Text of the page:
Not Available
Supplemental_Information:
REFERENCE: Morace, J.L., Fuhrer, G.J., Rinella, J.F., McKenzie, S.W. And others, 1999. Surface-Water-Quality Assessment of the Yakima River Basin in Washington: Overview of major findings, 1987-91 U.S. Geological Survey, Water-Resources Investigations Report-98-4113. Portland, Oregon. U.S. Geological Survey. http://oregon.usgs.gov/pubs_dir/Pdf/98-4113.pdf
Time_Period_of_Content:
Time_Period_Information:
Range_of_Dates/Times:
Beginning_Date: 19860101
Ending_Date: 19911101
Currentness_Reference:Unknown
Status:
Progress: Complete
Maintenance_and_Update_Frequency: As needed
Spatial_Domain:
Description_of_Geographic_Extent:
Bounding_Coordinates:
West_Bounding_Coordinate: -122.0
East_Bounding_Coordinate: -119.0
North_Bounding_Coordinate: 48.0
South_Bounding_Coordinate: 45.0
Keywords:
Theme:
Theme_Keyword_Thesaurus: GCMD SCIENCE PARAMETERS
Theme_Keyword_Thesaurus: ANCILLARY KEYWORDS
Theme_Keyword_Thesaurus: ISO TOPIC CATEGORY
Theme_Keyword_Thesaurus: DATA SET LANGUAGE
Theme_Keyword: EARTH SCIENCE > AGRICULTURE > AGRICULTURAL CHEMICALS > FERTILIZERS
Theme_Keyword: EARTH SCIENCE > AGRICULTURE > AGRICULTURAL CHEMICALS > PESTICIDES
Theme_Keyword: EARTH SCIENCE > BIOSPHERE > VEGETATION > NITROGEN
Theme_Keyword: EARTH SCIENCE > BIOSPHERE > VEGETATION > NUTRIENTS
Theme_Keyword: EARTH SCIENCE > BIOSPHERE > VEGETATION > PHOSPHORUS
Theme_Keyword: EARTH SCIENCE > HUMAN DIMENSIONS > ENVIRONMENTAL IMPACTS > CONTAMINANT LEVELS/SPILLS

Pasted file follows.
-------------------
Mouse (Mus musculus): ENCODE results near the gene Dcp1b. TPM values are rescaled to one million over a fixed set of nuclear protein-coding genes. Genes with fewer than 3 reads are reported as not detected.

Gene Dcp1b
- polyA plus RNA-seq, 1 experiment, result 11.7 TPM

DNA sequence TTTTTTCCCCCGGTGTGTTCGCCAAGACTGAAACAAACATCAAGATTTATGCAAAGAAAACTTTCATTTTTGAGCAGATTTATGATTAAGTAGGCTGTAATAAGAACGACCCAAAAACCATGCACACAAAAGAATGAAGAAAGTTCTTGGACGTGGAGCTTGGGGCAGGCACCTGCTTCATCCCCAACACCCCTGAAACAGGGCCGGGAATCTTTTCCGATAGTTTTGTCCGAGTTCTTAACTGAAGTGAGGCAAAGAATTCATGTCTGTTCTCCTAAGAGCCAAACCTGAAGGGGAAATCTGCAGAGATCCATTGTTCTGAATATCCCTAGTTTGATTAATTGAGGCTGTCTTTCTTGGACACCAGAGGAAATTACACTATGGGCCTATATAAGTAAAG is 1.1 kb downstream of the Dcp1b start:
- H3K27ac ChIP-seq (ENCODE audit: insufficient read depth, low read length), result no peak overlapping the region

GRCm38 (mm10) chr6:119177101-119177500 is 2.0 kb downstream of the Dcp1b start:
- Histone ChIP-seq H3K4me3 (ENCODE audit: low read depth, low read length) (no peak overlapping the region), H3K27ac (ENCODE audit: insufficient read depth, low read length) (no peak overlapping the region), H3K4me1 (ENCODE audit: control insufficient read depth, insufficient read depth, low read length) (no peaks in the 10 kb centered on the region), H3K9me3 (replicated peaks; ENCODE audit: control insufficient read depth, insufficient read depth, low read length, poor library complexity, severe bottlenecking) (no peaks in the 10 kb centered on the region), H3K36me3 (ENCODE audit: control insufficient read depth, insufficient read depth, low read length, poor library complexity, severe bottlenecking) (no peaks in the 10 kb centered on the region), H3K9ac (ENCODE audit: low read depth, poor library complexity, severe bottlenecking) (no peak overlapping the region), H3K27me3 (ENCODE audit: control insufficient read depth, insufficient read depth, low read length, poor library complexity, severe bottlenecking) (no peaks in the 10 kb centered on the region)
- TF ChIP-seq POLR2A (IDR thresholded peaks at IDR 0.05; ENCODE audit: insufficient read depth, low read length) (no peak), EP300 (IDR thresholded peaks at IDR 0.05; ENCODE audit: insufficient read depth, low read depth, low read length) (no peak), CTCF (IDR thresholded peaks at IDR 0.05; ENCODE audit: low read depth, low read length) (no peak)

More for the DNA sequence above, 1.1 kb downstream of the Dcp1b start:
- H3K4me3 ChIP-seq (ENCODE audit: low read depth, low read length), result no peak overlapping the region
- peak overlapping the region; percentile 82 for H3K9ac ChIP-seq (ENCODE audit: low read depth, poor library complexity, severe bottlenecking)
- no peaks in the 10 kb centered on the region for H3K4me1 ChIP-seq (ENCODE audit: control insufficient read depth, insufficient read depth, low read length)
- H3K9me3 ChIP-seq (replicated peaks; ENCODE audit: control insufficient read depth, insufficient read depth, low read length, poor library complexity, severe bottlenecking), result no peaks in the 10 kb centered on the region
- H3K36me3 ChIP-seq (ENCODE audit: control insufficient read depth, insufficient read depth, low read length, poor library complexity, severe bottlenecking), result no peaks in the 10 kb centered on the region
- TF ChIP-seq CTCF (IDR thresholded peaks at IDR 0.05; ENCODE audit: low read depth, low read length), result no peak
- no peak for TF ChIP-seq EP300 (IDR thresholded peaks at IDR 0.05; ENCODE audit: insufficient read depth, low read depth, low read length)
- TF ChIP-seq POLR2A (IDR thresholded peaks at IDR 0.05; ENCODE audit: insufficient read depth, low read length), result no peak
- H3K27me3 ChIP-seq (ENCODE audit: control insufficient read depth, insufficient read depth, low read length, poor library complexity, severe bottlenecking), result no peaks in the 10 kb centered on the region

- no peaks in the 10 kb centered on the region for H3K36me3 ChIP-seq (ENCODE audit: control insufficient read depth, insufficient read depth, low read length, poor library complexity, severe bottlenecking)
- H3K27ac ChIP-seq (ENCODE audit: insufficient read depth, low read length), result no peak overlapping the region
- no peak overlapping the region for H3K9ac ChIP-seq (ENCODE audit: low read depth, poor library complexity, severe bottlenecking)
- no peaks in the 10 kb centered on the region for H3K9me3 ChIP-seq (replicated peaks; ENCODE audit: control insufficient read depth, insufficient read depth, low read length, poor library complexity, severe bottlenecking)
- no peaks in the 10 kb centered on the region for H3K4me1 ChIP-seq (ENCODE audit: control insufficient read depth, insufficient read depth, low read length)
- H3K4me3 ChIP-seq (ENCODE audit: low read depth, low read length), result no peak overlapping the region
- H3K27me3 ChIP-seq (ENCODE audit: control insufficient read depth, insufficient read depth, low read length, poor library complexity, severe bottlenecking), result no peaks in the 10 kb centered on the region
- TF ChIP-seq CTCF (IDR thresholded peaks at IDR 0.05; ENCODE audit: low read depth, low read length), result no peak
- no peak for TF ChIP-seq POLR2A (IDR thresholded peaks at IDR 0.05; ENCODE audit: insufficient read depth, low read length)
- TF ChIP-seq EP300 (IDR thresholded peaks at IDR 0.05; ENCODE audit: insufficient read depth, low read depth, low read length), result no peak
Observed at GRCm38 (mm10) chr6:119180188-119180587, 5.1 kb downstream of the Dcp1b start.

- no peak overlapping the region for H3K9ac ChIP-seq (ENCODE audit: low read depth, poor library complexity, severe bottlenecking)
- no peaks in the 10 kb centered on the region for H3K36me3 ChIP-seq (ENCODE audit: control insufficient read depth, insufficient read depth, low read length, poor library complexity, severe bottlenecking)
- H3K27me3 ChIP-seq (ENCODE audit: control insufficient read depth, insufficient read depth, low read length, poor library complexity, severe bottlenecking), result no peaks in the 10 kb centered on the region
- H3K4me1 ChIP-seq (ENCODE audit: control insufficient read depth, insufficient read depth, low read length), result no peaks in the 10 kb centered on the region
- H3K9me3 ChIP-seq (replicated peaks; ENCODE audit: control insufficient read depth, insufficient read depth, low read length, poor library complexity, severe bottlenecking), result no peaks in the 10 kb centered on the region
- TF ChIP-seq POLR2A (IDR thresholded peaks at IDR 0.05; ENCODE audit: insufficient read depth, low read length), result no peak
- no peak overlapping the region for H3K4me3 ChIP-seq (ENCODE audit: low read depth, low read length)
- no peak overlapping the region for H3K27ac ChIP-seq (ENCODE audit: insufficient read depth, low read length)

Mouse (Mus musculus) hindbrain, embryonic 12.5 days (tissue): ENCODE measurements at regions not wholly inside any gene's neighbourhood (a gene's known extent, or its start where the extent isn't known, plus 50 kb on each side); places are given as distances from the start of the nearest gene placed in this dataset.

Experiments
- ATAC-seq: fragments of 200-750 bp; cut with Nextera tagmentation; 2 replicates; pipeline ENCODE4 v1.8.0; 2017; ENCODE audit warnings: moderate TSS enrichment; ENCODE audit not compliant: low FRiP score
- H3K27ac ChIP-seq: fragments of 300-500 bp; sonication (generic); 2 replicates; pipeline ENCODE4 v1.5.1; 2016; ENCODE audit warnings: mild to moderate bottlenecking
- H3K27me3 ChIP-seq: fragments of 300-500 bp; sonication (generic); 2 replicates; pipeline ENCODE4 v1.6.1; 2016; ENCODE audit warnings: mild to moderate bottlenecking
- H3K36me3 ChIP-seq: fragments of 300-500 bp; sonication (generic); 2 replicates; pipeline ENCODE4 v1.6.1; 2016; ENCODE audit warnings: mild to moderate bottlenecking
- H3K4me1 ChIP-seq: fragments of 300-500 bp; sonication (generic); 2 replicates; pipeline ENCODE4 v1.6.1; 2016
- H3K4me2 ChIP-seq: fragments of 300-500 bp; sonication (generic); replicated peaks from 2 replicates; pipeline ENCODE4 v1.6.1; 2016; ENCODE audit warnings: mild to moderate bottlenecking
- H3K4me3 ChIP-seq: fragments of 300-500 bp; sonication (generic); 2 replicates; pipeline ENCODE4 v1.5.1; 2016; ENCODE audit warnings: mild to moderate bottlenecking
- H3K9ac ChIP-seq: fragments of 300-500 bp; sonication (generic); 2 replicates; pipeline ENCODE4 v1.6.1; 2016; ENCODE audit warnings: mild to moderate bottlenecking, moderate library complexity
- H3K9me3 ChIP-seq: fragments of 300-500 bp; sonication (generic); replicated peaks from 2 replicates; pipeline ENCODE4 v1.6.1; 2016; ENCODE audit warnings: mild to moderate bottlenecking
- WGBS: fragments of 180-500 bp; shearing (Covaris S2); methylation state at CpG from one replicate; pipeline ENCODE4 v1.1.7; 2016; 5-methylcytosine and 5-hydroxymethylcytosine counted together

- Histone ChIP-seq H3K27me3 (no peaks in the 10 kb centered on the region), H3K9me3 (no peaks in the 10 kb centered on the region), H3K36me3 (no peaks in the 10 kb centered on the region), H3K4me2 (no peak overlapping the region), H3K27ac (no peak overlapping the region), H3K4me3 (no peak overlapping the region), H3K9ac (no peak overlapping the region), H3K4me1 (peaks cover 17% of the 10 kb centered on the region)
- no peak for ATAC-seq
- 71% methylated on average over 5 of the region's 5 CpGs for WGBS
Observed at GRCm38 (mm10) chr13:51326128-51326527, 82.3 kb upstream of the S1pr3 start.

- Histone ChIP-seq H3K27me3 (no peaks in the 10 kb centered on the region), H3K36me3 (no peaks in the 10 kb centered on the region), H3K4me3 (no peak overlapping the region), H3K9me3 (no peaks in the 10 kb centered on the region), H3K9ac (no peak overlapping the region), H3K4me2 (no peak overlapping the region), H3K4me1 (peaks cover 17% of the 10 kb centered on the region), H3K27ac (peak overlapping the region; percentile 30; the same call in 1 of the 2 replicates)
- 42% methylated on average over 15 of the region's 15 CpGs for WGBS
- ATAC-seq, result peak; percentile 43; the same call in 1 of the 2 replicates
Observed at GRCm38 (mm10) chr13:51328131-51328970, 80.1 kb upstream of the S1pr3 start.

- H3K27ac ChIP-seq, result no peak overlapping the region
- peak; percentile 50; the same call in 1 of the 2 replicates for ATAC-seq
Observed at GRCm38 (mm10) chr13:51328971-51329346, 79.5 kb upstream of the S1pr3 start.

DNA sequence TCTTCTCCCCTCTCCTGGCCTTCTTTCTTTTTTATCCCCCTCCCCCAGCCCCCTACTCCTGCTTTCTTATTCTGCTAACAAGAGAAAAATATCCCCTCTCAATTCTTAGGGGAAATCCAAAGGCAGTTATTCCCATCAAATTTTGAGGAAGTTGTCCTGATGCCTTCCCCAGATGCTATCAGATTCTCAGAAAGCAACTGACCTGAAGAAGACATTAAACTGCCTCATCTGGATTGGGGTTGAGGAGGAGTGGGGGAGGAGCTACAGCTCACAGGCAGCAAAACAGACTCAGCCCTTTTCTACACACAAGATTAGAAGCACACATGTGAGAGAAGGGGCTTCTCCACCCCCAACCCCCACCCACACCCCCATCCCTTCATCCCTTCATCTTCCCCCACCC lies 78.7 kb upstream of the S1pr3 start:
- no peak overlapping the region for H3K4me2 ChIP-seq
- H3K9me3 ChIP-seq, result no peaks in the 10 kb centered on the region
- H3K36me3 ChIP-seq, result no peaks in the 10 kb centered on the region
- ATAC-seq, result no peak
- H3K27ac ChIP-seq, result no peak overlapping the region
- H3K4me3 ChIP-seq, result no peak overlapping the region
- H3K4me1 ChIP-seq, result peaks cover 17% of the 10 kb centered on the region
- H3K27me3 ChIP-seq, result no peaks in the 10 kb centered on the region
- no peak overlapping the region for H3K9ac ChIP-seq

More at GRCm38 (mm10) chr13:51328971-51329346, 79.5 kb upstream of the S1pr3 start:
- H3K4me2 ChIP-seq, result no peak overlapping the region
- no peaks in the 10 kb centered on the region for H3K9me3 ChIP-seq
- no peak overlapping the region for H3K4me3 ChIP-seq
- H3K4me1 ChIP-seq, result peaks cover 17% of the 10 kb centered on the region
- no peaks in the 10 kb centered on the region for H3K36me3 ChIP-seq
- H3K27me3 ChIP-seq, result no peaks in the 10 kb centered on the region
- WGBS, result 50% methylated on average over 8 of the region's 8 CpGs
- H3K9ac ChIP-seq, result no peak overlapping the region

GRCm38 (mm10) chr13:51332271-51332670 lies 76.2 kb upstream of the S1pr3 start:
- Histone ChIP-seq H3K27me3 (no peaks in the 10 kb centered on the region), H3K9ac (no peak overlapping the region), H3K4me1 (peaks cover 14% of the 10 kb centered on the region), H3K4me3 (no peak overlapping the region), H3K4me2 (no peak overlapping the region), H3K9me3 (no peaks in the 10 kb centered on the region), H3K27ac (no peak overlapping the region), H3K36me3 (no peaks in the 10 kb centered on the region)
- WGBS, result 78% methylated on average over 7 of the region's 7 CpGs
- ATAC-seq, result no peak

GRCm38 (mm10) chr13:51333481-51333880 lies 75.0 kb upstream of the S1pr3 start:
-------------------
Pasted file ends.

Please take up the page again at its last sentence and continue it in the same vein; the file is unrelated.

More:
Theme_Keyword: EARTH SCIENCE > TERRESTRIAL HYDROSPHERE > SURFACE WATER > DRAINAGE
Theme_Keyword: EARTH SCIENCE > TERRESTRIAL HYDROSPHERE > SURFACE WATER > RIVERS/STREAMS
Theme_Keyword: EARTH SCIENCE > TERRESTRIAL HYDROSPHERE > SURFACE WATER > RIVERS/STREAMS > YAKIMA RIVER
Theme_Keyword: EARTH SCIENCE > TERRESTRIAL HYDROSPHERE > WATER QUALITY/WATER CHEMISTRY > CONTAMINANTS > METALS
Theme_Keyword: EARTH SCIENCE > TERRESTRIAL HYDROSPHERE > WATER QUALITY/WATER CHEMISTRY > CONTAMINANTS
Theme_Keyword: EARTH SCIENCE > TERRESTRIAL HYDROSPHERE > WATER QUALITY/WATER CHEMISTRY > DISSOLVED GASES
Theme_Keyword: EARTH SCIENCE > TERRESTRIAL HYDROSPHERE > WATER QUALITY/WATER CHEMISTRY > DISSOLVED GASES > DISSOLVED OXYGEN
Theme_Keyword: EARTH SCIENCE > TERRESTRIAL HYDROSPHERE > WATER QUALITY/WATER CHEMISTRY > HYDROCARBONS
Theme_Keyword: EARTH SCIENCE > TERRESTRIAL HYDROSPHERE > WATER QUALITY/WATER CHEMISTRY > NITROGEN COMPOUNDS
Theme_Keyword: EARTH SCIENCE > TERRESTRIAL HYDROSPHERE > WATER QUALITY/WATER CHEMISTRY > NUTRIENTS
Theme_Keyword: EARTH SCIENCE > TERRESTRIAL HYDROSPHERE > WATER QUALITY/WATER CHEMISTRY > PH
Theme_Keyword: EARTH SCIENCE > TERRESTRIAL HYDROSPHERE > WATER QUALITY/WATER CHEMISTRY > PHOSPHOROUS COMPOUNDS
Theme_Keyword: EARTH SCIENCE > TERRESTRIAL HYDROSPHERE > WATER QUALITY/WATER CHEMISTRY > SUSPENDED SOLIDS
Theme_Keyword: EARTH SCIENCE > TERRESTRIAL HYDROSPHERE > WATER QUALITY/WATER CHEMISTRY > TRACE METALS